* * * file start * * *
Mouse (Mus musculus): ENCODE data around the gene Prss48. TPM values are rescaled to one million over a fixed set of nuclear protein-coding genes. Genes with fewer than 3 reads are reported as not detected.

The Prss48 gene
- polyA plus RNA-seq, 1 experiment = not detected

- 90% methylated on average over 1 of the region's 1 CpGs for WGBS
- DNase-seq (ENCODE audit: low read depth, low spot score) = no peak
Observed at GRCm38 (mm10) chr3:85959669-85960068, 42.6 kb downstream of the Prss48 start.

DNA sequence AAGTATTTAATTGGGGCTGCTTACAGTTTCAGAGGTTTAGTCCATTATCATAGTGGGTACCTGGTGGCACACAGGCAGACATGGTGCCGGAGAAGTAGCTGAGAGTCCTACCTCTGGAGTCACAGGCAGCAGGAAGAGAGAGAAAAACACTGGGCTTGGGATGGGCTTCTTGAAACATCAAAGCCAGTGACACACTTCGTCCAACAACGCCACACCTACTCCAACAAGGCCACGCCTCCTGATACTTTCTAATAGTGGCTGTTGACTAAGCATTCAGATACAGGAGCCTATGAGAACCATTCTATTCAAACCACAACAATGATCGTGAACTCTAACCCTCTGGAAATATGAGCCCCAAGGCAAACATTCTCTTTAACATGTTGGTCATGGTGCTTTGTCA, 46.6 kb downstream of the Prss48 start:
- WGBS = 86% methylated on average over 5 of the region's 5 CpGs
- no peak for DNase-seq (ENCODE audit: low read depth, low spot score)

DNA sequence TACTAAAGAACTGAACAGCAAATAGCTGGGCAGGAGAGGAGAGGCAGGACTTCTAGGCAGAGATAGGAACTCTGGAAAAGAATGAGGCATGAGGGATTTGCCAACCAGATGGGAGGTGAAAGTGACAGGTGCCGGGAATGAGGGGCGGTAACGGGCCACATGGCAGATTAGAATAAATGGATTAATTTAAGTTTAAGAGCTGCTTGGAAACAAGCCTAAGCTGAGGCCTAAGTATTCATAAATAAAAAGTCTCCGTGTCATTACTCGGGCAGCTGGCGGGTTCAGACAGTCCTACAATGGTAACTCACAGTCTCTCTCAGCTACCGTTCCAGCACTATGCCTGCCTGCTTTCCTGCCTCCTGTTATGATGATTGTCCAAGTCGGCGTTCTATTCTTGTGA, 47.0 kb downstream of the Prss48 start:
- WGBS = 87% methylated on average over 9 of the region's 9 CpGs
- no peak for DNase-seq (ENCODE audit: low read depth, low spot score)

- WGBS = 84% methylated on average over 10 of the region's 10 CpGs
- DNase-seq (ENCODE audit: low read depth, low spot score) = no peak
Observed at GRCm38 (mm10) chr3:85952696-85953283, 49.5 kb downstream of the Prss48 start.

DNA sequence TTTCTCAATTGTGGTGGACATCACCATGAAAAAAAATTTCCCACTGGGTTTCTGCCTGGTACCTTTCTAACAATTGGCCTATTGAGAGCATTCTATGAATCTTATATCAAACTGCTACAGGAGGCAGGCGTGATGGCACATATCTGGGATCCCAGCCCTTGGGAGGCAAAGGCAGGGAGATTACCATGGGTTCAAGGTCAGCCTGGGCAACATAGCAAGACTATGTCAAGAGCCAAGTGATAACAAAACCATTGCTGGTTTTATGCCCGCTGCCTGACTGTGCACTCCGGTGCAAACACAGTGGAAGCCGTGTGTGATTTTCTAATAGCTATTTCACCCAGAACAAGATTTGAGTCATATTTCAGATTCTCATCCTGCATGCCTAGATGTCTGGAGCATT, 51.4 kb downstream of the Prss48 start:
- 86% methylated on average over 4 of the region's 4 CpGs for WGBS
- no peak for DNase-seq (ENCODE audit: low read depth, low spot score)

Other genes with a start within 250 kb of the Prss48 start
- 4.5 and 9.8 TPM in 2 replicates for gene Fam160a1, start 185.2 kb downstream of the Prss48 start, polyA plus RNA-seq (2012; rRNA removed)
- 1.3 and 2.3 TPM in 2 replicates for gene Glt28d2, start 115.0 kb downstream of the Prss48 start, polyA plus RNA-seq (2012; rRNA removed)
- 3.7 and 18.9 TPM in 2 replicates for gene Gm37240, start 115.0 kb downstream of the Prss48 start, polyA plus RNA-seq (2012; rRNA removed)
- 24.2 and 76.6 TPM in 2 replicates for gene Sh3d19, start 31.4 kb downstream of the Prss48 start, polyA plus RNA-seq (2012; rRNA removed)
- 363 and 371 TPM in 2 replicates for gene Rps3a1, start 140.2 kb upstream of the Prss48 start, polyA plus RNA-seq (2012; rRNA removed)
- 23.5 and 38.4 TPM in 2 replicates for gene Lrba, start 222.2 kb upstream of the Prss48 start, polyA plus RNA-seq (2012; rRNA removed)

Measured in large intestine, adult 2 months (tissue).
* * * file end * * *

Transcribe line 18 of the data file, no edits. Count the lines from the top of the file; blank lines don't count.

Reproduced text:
- no peak for DNase-seq (ENCODE audit: low read depth, low spot score)